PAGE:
In graph $G$, to determine whether two vertices have the same status, we can look for orbits for these two vertices in the automorphism group of graph $G$.

By Mathematica, the automorphism group of the above graph is as follows:

PermutationGroup[{Cycles[{{6, 7}}], Cycles[{{4, 5}}], 
  Cycles[{{1, 2}}], Cycles[{{1, 4}, {2, 5}}], Cycles[{{8, 9}}]}]

Its orbit is as follows:

{{1, 2, 4, 5}, {3}, {6, 7}, {8, 9}}

So $1$, $2$, $4$ and $5$ have the same status. "Same status" is my own understanding, it means the element is in the same orbit in its automorphism group.

We are trying to broaden this problem a bit.

How can we use the automorphism group (or other things) of a graph to describe that two subgraphs have the same status in the graph?

But here "same status" of the two subgraphs is based on my intuition. I am not sure how to define it rigorously yet. For example, in the following graph, triangles $T^1$ and $T^2$ have the same status (symmetric); triangles $T^4$ and $T^5$ have the same status (symmetric).

Note that $T_1:=[1231], T_2=[3453], T_3=[3673],T_4=[6786],T_5=[6796]$.

Triangle $T^1$ is not symmetric with any of the three triangles $T^3$, $T^4$ and $T^5$.

enter image description here

Ps: In the end, I would like to write a program to determine whether two subgraphs have the same status.

  • $\begingroup$ When you say that two subgraphs of a graph $\Gamma$ have the same status do you mean that there is an automorphism of $\Gamma$ that maps one to the other? $\endgroup$
    – Derek Holt
    May 1 at 13:31
  • $\begingroup$ Yes, I feel that what you said meets my expectations, but I don't know how to determine whether such an automorphism exists or how to find such an automorphism. It seems that we need to find all the automorphisms and then check whether they map the two subgraphs. $\endgroup$
    – licheng
    May 1 at 13:37
  • $\begingroup$ You can do that using existing software, such as GAP (with the GRAPE package for graph automorphism) or Magma. Just compute the automorphism group of the graph and then test whether there is an automorphism mapping the vertex set of one subgraph to the other. $\endgroup$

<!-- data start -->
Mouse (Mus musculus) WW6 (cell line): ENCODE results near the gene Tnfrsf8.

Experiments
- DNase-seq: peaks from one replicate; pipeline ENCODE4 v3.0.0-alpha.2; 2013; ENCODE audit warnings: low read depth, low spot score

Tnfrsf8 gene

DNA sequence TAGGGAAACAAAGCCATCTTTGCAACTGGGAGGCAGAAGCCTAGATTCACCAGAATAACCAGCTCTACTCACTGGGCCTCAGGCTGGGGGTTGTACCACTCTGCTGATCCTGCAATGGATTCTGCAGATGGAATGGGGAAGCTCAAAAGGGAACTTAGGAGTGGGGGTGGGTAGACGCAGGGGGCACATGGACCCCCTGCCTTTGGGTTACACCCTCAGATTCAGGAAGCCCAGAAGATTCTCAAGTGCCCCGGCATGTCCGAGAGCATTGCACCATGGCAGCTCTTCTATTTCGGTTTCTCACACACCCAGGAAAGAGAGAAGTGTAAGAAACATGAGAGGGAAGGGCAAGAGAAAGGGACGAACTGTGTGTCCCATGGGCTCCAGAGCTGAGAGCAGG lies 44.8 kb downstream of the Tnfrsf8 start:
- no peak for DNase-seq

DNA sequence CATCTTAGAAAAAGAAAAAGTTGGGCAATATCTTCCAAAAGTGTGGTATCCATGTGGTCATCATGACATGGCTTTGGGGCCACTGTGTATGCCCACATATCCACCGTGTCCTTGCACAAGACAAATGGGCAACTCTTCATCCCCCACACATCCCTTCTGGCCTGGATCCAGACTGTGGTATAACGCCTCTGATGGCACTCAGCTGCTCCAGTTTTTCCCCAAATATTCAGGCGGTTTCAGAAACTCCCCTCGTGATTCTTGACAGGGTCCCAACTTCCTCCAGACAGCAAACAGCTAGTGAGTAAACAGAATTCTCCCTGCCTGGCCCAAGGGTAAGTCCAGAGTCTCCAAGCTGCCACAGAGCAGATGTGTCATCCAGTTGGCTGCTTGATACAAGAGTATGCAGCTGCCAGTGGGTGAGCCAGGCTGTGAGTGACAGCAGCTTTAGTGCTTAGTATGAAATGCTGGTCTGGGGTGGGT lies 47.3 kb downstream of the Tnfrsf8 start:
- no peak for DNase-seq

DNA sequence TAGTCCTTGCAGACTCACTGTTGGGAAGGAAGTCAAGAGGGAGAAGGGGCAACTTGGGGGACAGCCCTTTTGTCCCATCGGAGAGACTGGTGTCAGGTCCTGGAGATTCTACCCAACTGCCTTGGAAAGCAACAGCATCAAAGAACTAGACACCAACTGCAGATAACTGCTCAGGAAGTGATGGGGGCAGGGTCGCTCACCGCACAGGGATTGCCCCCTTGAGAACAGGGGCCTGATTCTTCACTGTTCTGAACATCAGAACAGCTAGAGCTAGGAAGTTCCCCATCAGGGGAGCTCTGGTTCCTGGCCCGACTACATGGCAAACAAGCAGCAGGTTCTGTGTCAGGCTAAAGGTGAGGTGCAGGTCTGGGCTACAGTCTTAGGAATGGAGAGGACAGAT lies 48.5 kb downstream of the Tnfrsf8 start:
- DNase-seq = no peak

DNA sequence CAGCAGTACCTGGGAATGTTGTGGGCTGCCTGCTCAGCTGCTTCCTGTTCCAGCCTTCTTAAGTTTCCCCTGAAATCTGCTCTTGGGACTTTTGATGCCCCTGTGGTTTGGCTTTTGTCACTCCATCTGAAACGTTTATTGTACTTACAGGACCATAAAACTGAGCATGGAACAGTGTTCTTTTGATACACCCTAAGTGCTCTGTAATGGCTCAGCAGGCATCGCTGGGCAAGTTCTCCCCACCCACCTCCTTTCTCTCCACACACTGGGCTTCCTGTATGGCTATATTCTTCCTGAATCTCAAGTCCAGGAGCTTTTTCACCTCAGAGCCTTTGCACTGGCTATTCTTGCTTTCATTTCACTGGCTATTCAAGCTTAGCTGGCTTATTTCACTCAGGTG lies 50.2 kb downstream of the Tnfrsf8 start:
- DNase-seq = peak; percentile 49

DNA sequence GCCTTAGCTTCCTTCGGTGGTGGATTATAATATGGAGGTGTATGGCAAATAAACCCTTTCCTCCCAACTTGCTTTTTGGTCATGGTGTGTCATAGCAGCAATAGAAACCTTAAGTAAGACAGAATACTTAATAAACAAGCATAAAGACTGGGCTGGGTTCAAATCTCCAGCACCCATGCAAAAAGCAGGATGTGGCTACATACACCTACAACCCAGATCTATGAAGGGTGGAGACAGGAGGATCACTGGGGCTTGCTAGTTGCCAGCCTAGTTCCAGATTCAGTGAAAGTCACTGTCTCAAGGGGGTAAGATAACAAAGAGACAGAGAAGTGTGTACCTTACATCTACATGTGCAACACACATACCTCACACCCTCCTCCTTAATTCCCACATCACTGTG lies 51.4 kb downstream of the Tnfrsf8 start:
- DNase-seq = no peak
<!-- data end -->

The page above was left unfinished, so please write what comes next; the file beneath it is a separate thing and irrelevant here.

– Derek Holt
    May 1 at 14:46
  • 1
    $\begingroup$ Thank you for recommending nice softwares. Just from the automorphic map of a graph does not seem to reflect the symmetry of two subgraphs. For example, the subgraph $T^1$ and subgraph $\{\{4,5\},\{3,5\}\} $ . Obviously they cannot be said to be symmetric since the number of edges is different, but their vertices have an automorphism ((1,4)(2,5)). I hope I made it clear. Or I miss something. $\endgroup$
    – licheng
    May 1 at 16:02
  • $\begingroup$ Yes that's true. So you want to know if there is an element in the automorphism group that simultaneously maps a set of vertices to another set of vertices and also a set of edges to another set of edges. This is equivalent to testing whether the intersection of two cosets of different subgroups is non-empty. There is some discussion of this problem in GAP here. Of course if the group is not too big then you can just use a naive search. $\endgroup$
    – Derek Holt
    May 1 at 16:28

1 Answer 1


Let $T_1$ and $T_2$ be two subgraphs of $G$. Take two disjoint copies of your graph $G_1$ and $G_2$. Color the edges of $T_1$ in $G_1$, and the edges of $T_2$ in $G_2$.

Your subgraphs are equivalent if there exists an isomorphism between $G_1$ and $G_2$ that maps colored edges with colored edges, and non-colored edges with non colored edges.

Nearly all graph isomorphism solvers support colors on vertices. For colors on edges, if it is not supported, a solution is to subdivide each edge, color each old vertices with a specific color, and color the remaining vertices following our edge colors. Here, you just have to subdivide the edges of the subgraphs, and to color the new vertices with a new color. The documentation of Nauty suggest an approach by layers. It seems to create much more vertices, but might be more efficient in practice.


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